The Y20K Stock Market Glitch

The Millennium Bug was supposed to unleash chaos across the globe.

As the last few seconds of 1999 ticked away, many people were expecting the worst. A Y2K computer glitch had the potential paralyze the banking industry, cause massive power outages and even launch rogue missile strikes.

“Through the last wintry months of 1999, people didn’t really know what to expect,” The New York Times mused a decade later. “Would missiles begin a ‘War Games’ chain of events between Russia and the United States? Would planes fall from the sky? Would everything on my computer be erased, gone forever?

“Speculation said yes. Luckily, reality said no.”

But in the end, all the Y2K bug really accomplished was a small bump in canned food sales thanks to those who were prepping for the potential turmoil.

Nearly 17 years later, we’re faced with another overhyped “glitch” that’s already sending the investing population into a frenzy…

I’m talking about Dow 20,000 – Y20K.

With the Big Board up more than 13% on the year and sitting tight at 19,756, the financial media is losing its collective mind over the impending push to 20K. As of this morning, the Dow is a measly 250 points away from the round number.

If last week’s momentum surge trickles over, we could see Dow 20,000 as soon as this afternoon. And the insanity over the numerical milestone is already driving me nuts.

Let’s put aside the hype for just a second and dig into what’s driving the Dow higher…

The Dow Jones Industrial Average chugged to another new all-time high Friday. Half of the Dow’s 30 components are up double-digits this year. Caterpillar is leading the charge with a 40% gain. The Vampire Squids at Goldman Sachs aren’t far behind. The megabank has posted year-to-date gains of more than 34% as we enter the final trading weeks of 2016.

Just one Dow stock—Nike—is down double-digits this year.


These numbers would please any investor who had just snapped out of a yearlong coma. But since we have the benefit of hindsight, we know just how far the Dow has come since the major averages bottomed out back in February.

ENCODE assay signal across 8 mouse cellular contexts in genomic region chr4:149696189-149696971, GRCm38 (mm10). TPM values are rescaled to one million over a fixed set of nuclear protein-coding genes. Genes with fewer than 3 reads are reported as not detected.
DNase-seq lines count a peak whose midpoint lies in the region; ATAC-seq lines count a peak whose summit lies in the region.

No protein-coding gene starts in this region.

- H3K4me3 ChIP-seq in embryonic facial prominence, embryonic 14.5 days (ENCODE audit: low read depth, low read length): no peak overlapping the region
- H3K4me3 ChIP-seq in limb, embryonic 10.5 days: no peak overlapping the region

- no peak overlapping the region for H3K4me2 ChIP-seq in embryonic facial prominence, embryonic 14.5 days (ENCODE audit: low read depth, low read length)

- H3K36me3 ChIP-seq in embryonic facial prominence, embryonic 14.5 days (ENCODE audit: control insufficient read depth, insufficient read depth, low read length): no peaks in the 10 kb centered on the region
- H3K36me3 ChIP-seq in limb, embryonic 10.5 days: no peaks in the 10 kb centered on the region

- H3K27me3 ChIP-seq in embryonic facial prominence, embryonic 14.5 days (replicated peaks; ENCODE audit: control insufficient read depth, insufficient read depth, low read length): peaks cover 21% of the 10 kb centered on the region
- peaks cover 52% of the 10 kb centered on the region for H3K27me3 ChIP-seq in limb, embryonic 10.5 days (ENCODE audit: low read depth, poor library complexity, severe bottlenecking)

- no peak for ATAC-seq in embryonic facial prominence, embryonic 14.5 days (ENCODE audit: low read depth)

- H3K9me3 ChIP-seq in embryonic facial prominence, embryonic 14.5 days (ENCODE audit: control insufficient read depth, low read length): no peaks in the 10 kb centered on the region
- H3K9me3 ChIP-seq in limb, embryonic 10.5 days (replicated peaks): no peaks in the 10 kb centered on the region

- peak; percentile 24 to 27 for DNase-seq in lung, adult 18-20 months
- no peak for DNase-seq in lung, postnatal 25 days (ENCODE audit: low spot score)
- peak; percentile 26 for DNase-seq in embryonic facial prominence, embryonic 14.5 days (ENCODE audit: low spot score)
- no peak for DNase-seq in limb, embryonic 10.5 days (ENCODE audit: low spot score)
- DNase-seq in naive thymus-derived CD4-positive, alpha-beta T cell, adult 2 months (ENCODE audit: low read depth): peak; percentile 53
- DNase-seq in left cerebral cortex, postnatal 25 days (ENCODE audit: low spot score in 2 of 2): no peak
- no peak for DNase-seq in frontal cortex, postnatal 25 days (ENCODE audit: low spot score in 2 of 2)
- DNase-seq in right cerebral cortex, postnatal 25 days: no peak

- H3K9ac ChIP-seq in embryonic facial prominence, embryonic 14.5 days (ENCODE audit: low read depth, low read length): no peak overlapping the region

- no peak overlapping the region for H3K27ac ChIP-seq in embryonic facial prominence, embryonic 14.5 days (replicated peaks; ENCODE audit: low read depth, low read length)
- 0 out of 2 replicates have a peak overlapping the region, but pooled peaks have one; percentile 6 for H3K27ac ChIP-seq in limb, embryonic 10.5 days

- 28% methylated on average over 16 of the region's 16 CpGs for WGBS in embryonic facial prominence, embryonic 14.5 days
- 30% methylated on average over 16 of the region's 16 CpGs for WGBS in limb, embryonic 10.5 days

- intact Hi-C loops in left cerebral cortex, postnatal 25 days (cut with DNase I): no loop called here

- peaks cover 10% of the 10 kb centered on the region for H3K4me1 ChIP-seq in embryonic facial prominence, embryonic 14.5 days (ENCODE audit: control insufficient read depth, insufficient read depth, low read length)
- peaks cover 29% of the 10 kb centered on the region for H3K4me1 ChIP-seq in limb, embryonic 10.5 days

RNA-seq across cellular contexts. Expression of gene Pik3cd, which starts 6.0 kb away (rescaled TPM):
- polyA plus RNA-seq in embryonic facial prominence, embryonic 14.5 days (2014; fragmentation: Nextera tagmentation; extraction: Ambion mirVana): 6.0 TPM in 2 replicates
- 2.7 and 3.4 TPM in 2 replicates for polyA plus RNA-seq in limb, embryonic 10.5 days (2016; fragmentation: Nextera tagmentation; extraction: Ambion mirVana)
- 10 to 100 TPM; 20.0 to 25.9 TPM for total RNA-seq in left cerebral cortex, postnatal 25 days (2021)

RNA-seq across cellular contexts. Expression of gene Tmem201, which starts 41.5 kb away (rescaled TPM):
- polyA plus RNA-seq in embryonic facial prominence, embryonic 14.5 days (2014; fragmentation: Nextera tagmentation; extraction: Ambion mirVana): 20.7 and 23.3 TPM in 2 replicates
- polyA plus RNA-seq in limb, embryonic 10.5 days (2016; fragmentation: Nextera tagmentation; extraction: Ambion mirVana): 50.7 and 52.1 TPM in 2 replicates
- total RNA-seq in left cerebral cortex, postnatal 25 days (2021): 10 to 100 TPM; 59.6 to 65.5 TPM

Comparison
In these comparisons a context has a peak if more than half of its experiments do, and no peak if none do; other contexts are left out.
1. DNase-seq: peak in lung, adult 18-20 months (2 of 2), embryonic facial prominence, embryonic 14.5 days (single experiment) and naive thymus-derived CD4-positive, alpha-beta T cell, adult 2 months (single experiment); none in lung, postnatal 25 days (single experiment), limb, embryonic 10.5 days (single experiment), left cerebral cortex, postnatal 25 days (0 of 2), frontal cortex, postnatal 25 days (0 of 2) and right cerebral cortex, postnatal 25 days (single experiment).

Remove our calendar bias and it’s clear that the Dow’s 2016 comeback is not your average market move. The Dow is actually up more than 24% since its February bottom. That’s one hell of a run.

Is the stock market overbought right now? Of course. Does that mean the market has to post a sharp pullback this week? Absolutely not.

Don’t forget that there is a very strong bid underneath this market. My friend and fellow market technician Jonathan Krinsky notes that we saw 484 new 52-week highs on the New York Stock Exchange last week, the most since May 2013.

“This suggests there is support for the ongoing uptrend,” he explains.

Meanwhile, the financial media is conjuring up scary images of past round-number encounters.

“The Dow first hit 100 in 1906 but it wasn’t until the mid-1920s before it convincingly traded higher than that level. And it permanently broke above it in 1942,” The Wall Street Journal warns. “The same held true for Dow 1000. The blue-chip average first reached that mark intraday in 1966, but didn’t close above it until November 1972. And it wasn’t until 1982 that the Dow finally traded above 1000 for good, 16 years after initially breaching that mark.”

Spooky stuff.

But is it enough to send the market down the tubes? Will a Y20K market glitch kill any shot the we have at a prolonged, sustained rally heading into 2017?

It doesn’t look like it…

Remember, this rally has been coiling like a spring for months. We’ve been chronicling the telltale signs of a fourth-quarter melt up in these pages since the summer—well before the surprise election results and all of this talk of a Trump bubble.

Yes, the market will eventually need to blow off some steam as it always does. But this won’t be the first shoe to drop. You can put your canned goods and bottled water back in the bunker for now.

Enjoy the ride…


Greg Guenthner
for The Daily Reckoning

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Greg Guenthner

Greg Guenthner, CMT, is the editor of Opening Bell Fortunes and Seven Figure Signals. He has been with Agora Financial/Seven Figure Publishing since 2005. In 2019, the average position in Greg’s Sunrise Fortunes portfolio outperformed the S&P 500 by 1.65x.

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